With surprising regularity, Paul uses material images, often to describe his ministry to the churches. He and his helpers are like nurses to the Thessalonians (1 Thessalonians 2:7). He is a laboring woman in Galatia (4:19), and he nurses the Corinthians with milk, since they are infants in Christ (1 Corinthians 3:1-2). He himself is an infant (1 Thessalonians 2:7), sanctified like Jeremiah from the womb (Galatians 1:15) but a miscarried fetus (1 Corinthians 15:8).
Beverly Gaventa’s Our Mother Saint Paul is a thorough study of these texts, which, she claims, often employ “squared” metaphors. By that, she means metaphors that are not simple comparisons (e.g., Paul is father to the churches), but metaphors that include a second metaphorical twist, a “double switch.” Paul as builder, farmer, father makes sense, given that he’s a man; when he compares his actions as a man not to masculine activity but to labor, nursing, and maternal care, he has squared the metaphor (4-5).
Paul does use paternal images too. He “begets” Onesimus while in prison (Philemon 10; cf. 1 Corinthians 4:15). But the maternal images have a distinctive focus: “Maternal imagery appears in contexts referring to the ongoing nature of the relationship between Paul and the congregations he founded; paternal imagery, by contrast, regularly refers to the initial stage of Christian preaching and conversion” (6).
Further, Paul’s use of “labor” both as an image of his own apostolic ministry and of the eschatological crisis that leads to new creation (Romans 8:22) is suggestive. By applying a traditional apocalyptic metaphor to his work, “Paul associates his own apostolic vocation with the anguish anticipated in an apocalyptic era and recalls for the Galatians their crucifixion with Christ. As such, Gal 4:19 employs a conventional metaphor, that of the anguish of a woman in labor, to identify Paul’s apostolic work with the apocalyptic expectation of the whole created order” (8). Churches are born through Paul’s anguished labor, but in birthing those churches Paul is a participant in the birth of a new world.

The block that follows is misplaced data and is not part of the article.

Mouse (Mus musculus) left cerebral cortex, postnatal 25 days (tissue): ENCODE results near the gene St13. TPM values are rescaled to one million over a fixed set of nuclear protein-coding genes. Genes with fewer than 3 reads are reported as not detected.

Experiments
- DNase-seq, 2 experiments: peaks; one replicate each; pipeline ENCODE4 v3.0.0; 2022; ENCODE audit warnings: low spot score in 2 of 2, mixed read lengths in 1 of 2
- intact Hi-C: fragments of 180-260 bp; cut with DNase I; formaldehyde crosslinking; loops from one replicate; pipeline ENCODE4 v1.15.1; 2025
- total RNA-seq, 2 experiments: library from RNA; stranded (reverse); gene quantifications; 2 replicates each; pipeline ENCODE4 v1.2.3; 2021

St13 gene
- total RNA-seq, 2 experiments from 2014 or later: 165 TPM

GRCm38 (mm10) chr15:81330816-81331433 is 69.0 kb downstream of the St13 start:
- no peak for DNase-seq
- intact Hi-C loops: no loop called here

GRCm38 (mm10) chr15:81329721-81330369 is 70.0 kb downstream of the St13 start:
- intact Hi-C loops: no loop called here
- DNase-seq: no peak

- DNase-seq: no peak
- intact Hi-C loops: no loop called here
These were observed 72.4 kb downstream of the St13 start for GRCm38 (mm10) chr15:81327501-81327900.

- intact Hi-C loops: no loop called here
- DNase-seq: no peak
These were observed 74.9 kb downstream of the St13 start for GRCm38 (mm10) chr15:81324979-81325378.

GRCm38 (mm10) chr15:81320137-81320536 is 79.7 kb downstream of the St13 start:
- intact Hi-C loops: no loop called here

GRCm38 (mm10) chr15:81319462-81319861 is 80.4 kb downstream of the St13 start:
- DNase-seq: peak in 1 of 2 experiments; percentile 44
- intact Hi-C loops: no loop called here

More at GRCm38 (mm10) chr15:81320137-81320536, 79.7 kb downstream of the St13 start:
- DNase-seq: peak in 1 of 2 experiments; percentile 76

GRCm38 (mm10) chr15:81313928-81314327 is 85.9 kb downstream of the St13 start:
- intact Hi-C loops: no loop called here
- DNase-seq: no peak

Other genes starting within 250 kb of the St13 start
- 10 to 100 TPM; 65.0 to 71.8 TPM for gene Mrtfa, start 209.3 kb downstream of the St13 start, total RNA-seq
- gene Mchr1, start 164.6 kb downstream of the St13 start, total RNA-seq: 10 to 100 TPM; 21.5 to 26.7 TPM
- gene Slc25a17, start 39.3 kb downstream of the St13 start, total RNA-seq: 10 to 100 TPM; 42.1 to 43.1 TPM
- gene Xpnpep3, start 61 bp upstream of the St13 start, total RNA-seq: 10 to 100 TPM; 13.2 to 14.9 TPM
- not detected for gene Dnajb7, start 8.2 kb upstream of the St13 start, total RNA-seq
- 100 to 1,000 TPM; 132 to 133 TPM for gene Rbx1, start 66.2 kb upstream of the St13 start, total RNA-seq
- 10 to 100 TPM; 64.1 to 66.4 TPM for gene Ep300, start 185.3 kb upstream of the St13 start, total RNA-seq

Gaventa is not original in calling attention to these maternal metaphors. They are, perhaps surprisingly, found in the tradition. One account of Paul’s execution describes milk rather than blood spurting from his body when he is beheaded. Guierric of Igny, a twelfth-century Cistercian said that in Paul there was no blood “but the whole was milk in him” (quoted p. 15). Anselm called Paul “the nurse of the faithful” and “our greatest mother” (quoted p. 15).